"When an employer is held liable for negligent hiring, the reason is often because they did not conduct any background screening or review before they hired the employee involved," Maltby said.

"That sounds logical," Meyer said. "Negligence comes down to a reasonableness standard. Did the employer act reasonably? Doing a background check and conducting an individual assessment could cut in the employer's favor. Will liability be 100 percent absolved? I can't say that because each case is unique. But is a negligent hiring claim less likely to be successful? I think so."

Another defense in negligent hiring claims is that the harm was unconnected to an employer's negligence—essentially, the harm was unpredictable.

"Courts require that there be a connection between the nature of the employee's prior behavior and the nature of the subsequent harm," Maltby said. "Without such a connection, the employer is usually not liable."

For example, a driving-while-intoxicated conviction has a nexus with a job operating a motor vehicle, whereas a prior conviction for theft would not. A conviction for a violent crime has a nexus with jobs involving access to a vulnerable population, but a theft conviction generally would not.

"Employers interested in fair chance hiring need to fold any risks into their overall risk calculus along with other competing risk considerations they have to account for in running their business," Fliegel said. "The extent of the risk can vary for each employer depending on many factors. It's a matter of perspective, not a right or wrong decision."

Employer Recommendations

There are actions employers can take to protect themselves from legal liability while practicing second-chance hiring.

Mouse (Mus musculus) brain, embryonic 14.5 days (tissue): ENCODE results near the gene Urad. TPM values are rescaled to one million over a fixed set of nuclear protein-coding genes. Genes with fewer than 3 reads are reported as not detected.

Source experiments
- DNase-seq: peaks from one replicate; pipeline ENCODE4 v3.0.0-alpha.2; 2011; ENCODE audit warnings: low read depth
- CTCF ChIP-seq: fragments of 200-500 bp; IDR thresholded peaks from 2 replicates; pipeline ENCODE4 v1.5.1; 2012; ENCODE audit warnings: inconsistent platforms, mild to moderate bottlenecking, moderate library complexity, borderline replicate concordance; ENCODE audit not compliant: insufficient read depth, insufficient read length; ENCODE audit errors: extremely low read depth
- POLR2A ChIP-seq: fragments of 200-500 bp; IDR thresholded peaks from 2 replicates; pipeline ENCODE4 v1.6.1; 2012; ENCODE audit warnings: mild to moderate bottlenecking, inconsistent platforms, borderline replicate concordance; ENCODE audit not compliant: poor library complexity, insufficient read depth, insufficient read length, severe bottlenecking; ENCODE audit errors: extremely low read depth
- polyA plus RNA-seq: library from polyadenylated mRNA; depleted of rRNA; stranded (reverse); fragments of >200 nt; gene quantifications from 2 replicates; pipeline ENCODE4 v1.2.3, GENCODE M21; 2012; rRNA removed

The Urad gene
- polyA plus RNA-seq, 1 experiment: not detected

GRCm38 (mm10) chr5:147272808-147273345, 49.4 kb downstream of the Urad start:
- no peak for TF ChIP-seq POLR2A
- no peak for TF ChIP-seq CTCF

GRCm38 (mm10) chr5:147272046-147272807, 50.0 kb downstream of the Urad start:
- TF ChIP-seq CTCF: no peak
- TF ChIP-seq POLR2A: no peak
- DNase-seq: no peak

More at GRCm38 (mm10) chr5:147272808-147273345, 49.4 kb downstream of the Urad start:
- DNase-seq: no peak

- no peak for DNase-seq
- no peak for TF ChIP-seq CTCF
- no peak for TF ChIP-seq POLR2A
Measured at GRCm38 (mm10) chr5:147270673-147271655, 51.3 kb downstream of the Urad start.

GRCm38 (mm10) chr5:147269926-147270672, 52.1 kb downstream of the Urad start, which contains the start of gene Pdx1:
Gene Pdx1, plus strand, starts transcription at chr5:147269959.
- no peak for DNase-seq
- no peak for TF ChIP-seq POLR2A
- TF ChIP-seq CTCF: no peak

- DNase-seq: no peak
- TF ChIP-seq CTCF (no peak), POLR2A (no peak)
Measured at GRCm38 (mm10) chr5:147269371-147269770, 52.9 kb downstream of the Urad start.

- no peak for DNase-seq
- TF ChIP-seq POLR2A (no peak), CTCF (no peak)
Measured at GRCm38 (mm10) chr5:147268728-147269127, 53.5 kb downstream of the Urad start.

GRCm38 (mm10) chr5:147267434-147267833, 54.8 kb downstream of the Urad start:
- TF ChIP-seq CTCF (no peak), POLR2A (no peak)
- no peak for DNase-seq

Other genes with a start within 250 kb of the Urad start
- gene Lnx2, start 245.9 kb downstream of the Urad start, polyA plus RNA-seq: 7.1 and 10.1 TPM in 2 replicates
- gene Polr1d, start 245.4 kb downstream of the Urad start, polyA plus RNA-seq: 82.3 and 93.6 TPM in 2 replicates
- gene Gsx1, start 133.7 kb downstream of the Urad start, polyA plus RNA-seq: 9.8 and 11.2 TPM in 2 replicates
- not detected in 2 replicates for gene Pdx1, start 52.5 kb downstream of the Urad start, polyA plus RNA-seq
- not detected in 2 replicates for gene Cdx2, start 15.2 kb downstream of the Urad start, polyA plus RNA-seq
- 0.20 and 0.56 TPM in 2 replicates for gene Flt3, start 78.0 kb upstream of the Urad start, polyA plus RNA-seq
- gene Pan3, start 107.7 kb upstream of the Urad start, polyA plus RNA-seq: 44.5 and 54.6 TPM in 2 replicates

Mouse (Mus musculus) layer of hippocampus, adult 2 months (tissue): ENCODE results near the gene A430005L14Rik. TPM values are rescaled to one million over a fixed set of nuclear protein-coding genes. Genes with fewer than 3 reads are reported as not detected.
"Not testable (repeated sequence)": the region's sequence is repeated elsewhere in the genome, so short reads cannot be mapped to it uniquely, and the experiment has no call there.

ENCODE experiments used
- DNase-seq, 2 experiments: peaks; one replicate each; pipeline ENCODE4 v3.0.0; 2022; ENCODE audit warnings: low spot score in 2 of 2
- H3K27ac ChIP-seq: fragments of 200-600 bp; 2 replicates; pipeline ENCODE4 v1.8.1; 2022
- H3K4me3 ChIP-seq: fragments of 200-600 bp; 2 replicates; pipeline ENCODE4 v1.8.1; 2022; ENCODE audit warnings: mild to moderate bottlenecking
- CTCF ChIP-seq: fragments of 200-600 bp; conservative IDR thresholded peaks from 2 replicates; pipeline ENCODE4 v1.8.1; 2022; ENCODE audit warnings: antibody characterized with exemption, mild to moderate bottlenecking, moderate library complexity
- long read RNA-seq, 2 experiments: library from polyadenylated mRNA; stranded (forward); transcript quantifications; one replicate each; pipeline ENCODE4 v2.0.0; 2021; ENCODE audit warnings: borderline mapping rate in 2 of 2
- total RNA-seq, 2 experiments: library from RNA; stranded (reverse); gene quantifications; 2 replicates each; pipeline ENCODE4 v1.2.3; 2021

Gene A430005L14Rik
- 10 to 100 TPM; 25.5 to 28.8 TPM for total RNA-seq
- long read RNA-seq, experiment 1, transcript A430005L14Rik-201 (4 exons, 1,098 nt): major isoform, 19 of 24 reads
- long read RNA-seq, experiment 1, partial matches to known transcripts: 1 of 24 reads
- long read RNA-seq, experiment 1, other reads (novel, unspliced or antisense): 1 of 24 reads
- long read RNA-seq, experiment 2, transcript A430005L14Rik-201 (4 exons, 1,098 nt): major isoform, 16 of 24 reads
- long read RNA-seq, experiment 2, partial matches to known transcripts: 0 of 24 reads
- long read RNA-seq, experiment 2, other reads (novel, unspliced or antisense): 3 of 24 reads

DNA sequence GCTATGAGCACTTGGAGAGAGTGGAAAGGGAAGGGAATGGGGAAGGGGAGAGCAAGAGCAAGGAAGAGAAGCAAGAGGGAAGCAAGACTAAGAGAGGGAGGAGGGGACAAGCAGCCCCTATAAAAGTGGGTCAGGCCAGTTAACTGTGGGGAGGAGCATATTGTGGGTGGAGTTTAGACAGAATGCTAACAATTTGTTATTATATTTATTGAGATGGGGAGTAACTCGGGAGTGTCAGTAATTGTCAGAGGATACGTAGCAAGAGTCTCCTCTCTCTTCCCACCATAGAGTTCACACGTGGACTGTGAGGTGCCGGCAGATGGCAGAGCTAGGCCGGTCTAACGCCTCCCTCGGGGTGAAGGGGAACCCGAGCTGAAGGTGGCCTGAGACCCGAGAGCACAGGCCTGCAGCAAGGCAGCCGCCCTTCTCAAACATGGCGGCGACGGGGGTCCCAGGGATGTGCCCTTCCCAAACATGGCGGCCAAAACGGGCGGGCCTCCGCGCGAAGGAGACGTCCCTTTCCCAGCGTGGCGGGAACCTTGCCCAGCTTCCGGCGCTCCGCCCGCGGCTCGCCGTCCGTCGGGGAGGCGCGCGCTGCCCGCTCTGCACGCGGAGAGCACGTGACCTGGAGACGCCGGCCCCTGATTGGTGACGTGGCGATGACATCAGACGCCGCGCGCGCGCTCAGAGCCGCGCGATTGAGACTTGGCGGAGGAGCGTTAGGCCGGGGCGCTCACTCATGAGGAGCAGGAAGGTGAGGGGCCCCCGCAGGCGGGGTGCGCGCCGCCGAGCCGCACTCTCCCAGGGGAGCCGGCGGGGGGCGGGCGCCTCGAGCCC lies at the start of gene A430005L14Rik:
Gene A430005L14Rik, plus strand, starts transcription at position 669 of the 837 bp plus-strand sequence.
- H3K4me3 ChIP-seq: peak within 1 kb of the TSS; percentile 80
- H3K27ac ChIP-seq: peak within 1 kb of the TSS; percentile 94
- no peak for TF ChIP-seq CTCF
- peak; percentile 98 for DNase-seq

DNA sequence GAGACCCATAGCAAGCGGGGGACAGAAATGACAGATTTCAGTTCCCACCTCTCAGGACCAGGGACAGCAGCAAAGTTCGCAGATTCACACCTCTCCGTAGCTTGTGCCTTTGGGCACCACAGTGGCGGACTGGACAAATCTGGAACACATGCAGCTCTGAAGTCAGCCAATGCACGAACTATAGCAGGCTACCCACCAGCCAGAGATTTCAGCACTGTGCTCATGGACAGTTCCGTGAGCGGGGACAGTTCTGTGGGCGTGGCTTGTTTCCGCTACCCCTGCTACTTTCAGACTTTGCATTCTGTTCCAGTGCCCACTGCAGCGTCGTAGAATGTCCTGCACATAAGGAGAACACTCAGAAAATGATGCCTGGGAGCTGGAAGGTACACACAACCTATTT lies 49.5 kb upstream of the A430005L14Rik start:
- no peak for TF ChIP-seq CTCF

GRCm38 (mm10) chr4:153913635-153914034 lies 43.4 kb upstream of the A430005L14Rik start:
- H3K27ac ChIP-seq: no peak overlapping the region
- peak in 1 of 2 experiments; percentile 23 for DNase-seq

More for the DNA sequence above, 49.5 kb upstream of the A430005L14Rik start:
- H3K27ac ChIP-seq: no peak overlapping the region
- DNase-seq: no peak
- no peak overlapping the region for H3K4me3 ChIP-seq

HR can start by documenting job responsibilities for every position to determine which ones are inherently risky. "The critical question is whether the job entails any job duty or activity in one of the risk categories," Meyers Douglas said. "Negligent hiring is not a significant risk for employers in the vast majority of jobs. The few jobs where it is a risk are well defined and the risk is avoidable."

Next, obtain accurate records through a background check conducted by a trusted provider. "Where jobs with heightened risk are concerned, courts expect employers to evaluate applicants' backgrounds before hiring them," Meyers Douglas said.

Individualized assessments should be performed for candidates with criminal histories. Guidance from the Equal Employment Opportunity Commission directs employers to make individualized assessments about the appropriateness of hiring a particular applicant, including considering the nature and gravity of the past offense, the time that has passed since the offense, the nature of the job, and the evidence of rehabilitation. 

Employers should also take advantage of resources from organizations willing to help.  

"One of the most challenging situations for employers is evaluating whether someone with a serious conviction record is rehabilitated," Meyers Douglas said. "Many communities have workforce intermediary organizations that help formerly incarcerated people prepare for and secure appropriate employment and be successful on the job. They may offer life skills and case management services and be willing to support employers that hire these workers."

The Legal Action Center maintains a list of some of these workforce intermediary organizations.

"We know that employers want to hire the most qualified candidates, keep their employees and customers safe, prevent unlawful behavior in their business, and preserve the company's reputation and brand image," Maltby said. "Although negligent hiring is a genuine concern, employers can offer fair chance employment opportunities without serious or increased risk of liability."

Several states have enacted laws to attempt to protect employers from negligent hiring liability in situations where they have made a good faith decision to give someone with a criminal record a second chance.

"While the additional protection provided by the statutes is modest, they show that the law in this area is moving in the direction of protecting responsible employers," Meyers Douglas said.